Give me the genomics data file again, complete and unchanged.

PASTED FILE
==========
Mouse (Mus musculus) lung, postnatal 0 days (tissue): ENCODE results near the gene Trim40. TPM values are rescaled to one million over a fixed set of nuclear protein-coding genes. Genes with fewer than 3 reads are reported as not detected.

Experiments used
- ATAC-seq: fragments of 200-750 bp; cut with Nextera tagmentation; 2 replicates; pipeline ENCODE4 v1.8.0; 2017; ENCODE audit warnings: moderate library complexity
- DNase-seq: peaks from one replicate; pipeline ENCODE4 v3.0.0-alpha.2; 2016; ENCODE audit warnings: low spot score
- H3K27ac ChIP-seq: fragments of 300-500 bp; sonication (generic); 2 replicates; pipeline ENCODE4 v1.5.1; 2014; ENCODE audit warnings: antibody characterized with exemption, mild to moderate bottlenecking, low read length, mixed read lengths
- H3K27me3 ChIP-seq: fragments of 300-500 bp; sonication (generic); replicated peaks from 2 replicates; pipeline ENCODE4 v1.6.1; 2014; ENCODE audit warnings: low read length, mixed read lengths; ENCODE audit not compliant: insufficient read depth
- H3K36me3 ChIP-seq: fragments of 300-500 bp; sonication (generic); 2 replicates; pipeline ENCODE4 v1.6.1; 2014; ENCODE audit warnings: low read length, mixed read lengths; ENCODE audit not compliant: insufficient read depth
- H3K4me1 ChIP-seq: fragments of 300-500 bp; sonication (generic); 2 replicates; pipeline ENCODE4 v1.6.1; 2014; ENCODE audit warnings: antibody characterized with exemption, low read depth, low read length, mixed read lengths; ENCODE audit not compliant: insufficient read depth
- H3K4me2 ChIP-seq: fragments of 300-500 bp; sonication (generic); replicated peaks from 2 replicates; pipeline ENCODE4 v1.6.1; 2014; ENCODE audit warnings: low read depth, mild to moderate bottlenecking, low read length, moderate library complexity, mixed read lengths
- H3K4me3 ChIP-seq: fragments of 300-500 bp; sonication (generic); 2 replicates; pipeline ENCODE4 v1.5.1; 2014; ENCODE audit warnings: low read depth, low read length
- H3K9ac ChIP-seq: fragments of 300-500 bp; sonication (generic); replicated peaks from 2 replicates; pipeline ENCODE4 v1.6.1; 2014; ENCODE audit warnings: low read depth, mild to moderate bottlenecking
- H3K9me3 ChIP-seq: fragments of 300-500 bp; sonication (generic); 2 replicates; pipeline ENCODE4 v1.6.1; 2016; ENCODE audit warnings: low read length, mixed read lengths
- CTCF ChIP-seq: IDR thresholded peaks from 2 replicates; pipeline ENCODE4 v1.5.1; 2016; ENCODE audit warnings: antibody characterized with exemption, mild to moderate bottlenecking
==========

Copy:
Mouse (Mus musculus) lung, postnatal 0 days (tissue): ENCODE results near the gene Trim40. TPM values are rescaled to one million over a fixed set of nuclear protein-coding genes. Genes with fewer than 3 reads are reported as not detected.

Experiments used
- ATAC-seq: fragments of 200-750 bp; cut with Nextera tagmentation; 2 replicates; pipeline ENCODE4 v1.8.0; 2017; ENCODE audit warnings: moderate library complexity
- DNase-seq: peaks from one replicate; pipeline ENCODE4 v3.0.0-alpha.2; 2016; ENCODE audit warnings: low spot score
- H3K27ac ChIP-seq: fragments of 300-500 bp; sonication (generic); 2 replicates; pipeline ENCODE4 v1.5.1; 2014; ENCODE audit warnings: antibody characterized with exemption, mild to moderate bottlenecking, low read length, mixed read lengths
- H3K27me3 ChIP-seq: fragments of 300-500 bp; sonication (generic); replicated peaks from 2 replicates; pipeline ENCODE4 v1.6.1; 2014; ENCODE audit warnings: low read length, mixed read lengths; ENCODE audit not compliant: insufficient read depth
- H3K36me3 ChIP-seq: fragments of 300-500 bp; sonication (generic); 2 replicates; pipeline ENCODE4 v1.6.1; 2014; ENCODE audit warnings: low read length, mixed read lengths; ENCODE audit not compliant: insufficient read depth
- H3K4me1 ChIP-seq: fragments of 300-500 bp; sonication (generic); 2 replicates; pipeline ENCODE4 v1.6.1; 2014; ENCODE audit warnings: antibody characterized with exemption, low read depth, low read length, mixed read lengths; ENCODE audit not compliant: insufficient read depth
- H3K4me2 ChIP-seq: fragments of 300-500 bp; sonication (generic); replicated peaks from 2 replicates; pipeline ENCODE4 v1.6.1; 2014; ENCODE audit warnings: low read depth, mild to moderate bottlenecking, low read length, moderate library complexity, mixed read lengths
- H3K4me3 ChIP-seq: fragments of 300-500 bp; sonication (generic); 2 replicates; pipeline ENCODE4 v1.5.1; 2014; ENCODE audit warnings: low read depth, low read length
- H3K9ac ChIP-seq: fragments of 300-500 bp; sonication (generic); replicated peaks from 2 replicates; pipeline ENCODE4 v1.6.1; 2014; ENCODE audit warnings: low read depth, mild to moderate bottlenecking
- H3K9me3 ChIP-seq: fragments of 300-500 bp; sonication (generic); 2 replicates; pipeline ENCODE4 v1.6.1; 2016; ENCODE audit warnings: low read length, mixed read lengths
- CTCF ChIP-seq: IDR thresholded peaks from 2 replicates; pipeline ENCODE4 v1.5.1; 2016; ENCODE audit warnings: antibody characterized with exemption, mild to moderate bottlenecking